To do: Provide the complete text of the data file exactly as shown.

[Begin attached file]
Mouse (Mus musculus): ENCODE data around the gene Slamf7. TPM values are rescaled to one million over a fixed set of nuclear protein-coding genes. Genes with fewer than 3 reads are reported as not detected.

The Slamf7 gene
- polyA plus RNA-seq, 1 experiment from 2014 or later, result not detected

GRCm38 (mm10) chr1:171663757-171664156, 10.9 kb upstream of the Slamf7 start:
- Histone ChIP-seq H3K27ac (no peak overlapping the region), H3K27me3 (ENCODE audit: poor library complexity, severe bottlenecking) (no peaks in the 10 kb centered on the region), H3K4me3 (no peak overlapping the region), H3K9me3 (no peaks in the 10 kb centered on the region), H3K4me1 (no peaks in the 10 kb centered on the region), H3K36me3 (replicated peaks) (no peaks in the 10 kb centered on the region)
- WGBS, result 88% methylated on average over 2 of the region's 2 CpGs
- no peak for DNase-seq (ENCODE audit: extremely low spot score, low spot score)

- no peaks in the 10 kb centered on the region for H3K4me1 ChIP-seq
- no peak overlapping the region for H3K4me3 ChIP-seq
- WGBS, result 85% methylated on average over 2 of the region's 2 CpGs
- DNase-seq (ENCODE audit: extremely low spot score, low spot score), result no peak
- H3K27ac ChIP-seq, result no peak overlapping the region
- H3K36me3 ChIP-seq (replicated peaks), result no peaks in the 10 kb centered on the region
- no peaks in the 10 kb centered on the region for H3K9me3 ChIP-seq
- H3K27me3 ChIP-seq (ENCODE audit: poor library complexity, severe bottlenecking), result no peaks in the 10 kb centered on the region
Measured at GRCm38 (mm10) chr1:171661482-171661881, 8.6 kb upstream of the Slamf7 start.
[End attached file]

Mouse (Mus musculus): ENCODE data around the gene Slamf7. TPM values are rescaled to one million over a fixed set of nuclear protein-coding genes. Genes with fewer than 3 reads are reported as not detected.

The Slamf7 gene
- polyA plus RNA-seq, 1 experiment from 2014 or later, result not detected

GRCm38 (mm10) chr1:171663757-171664156, 10.9 kb upstream of the Slamf7 start:
- Histone ChIP-seq H3K27ac (no peak overlapping the region), H3K27me3 (ENCODE audit: poor library complexity, severe bottlenecking) (no peaks in the 10 kb centered on the region), H3K4me3 (no peak overlapping the region), H3K9me3 (no peaks in the 10 kb centered on the region), H3K4me1 (no peaks in the 10 kb centered on the region), H3K36me3 (replicated peaks) (no peaks in the 10 kb centered on the region)
- WGBS, result 88% methylated on average over 2 of the region's 2 CpGs
- no peak for DNase-seq (ENCODE audit: extremely low spot score, low spot score)

- no peaks in the 10 kb centered on the region for H3K4me1 ChIP-seq
- no peak overlapping the region for H3K4me3 ChIP-seq
- WGBS, result 85% methylated on average over 2 of the region's 2 CpGs
- DNase-seq (ENCODE audit: extremely low spot score, low spot score), result no peak
- H3K27ac ChIP-seq, result no peak overlapping the region
- H3K36me3 ChIP-seq (replicated peaks), result no peaks in the 10 kb centered on the region
- no peaks in the 10 kb centered on the region for H3K9me3 ChIP-seq
- H3K27me3 ChIP-seq (ENCODE audit: poor library complexity, severe bottlenecking), result no peaks in the 10 kb centered on the region
Measured at GRCm38 (mm10) chr1:171661482-171661881, 8.6 kb upstream of the Slamf7 start.